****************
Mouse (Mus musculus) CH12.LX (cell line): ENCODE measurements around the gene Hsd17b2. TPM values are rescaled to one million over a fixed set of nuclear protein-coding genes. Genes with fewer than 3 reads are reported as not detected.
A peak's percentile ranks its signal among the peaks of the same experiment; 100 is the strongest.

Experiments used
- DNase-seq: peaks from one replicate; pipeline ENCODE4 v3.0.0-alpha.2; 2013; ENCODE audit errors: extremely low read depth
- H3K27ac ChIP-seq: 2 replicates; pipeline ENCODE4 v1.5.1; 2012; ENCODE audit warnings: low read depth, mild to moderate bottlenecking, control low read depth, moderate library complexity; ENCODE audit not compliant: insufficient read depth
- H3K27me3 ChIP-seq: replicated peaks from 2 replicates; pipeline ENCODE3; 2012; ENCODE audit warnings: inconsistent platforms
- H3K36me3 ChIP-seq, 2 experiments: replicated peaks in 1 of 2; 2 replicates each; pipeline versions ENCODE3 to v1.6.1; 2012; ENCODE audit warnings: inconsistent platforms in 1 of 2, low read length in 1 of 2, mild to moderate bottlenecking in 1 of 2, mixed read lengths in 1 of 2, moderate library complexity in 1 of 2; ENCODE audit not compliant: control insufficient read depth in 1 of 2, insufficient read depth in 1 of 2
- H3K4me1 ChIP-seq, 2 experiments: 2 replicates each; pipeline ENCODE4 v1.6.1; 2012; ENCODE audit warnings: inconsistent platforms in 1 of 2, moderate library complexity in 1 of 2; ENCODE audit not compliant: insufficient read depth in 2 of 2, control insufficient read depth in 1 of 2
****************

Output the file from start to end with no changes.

Mouse (Mus musculus) CH12.LX (cell line): ENCODE measurements around the gene Hsd17b2. TPM values are rescaled to one million over a fixed set of nuclear protein-coding genes. Genes with fewer than 3 reads are reported as not detected.
A peak's percentile ranks its signal among the peaks of the same experiment; 100 is the strongest.

Experiments used
- DNase-seq: peaks from one replicate; pipeline ENCODE4 v3.0.0-alpha.2; 2013; ENCODE audit errors: extremely low read depth
- H3K27ac ChIP-seq: 2 replicates; pipeline ENCODE4 v1.5.1; 2012; ENCODE audit warnings: low read depth, mild to moderate bottlenecking, control low read depth, moderate library complexity; ENCODE audit not compliant: insufficient read depth
- H3K27me3 ChIP-seq: replicated peaks from 2 replicates; pipeline ENCODE3; 2012; ENCODE audit warnings: inconsistent platforms
- H3K36me3 ChIP-seq, 2 experiments: replicated peaks in 1 of 2; 2 replicates each; pipeline versions ENCODE3 to v1.6.1; 2012; ENCODE audit warnings: inconsistent platforms in 1 of 2, low read length in 1 of 2, mild to moderate bottlenecking in 1 of 2, mixed read lengths in 1 of 2, moderate library complexity in 1 of 2; ENCODE audit not compliant: control insufficient read depth in 1 of 2, insufficient read depth in 1 of 2
- H3K4me1 ChIP-seq, 2 experiments: 2 replicates each; pipeline ENCODE4 v1.6.1; 2012; ENCODE audit warnings: inconsistent platforms in 1 of 2, moderate library complexity in 1 of 2; ENCODE audit not compliant: insufficient read depth in 2 of 2, control insufficient read depth in 1 of 2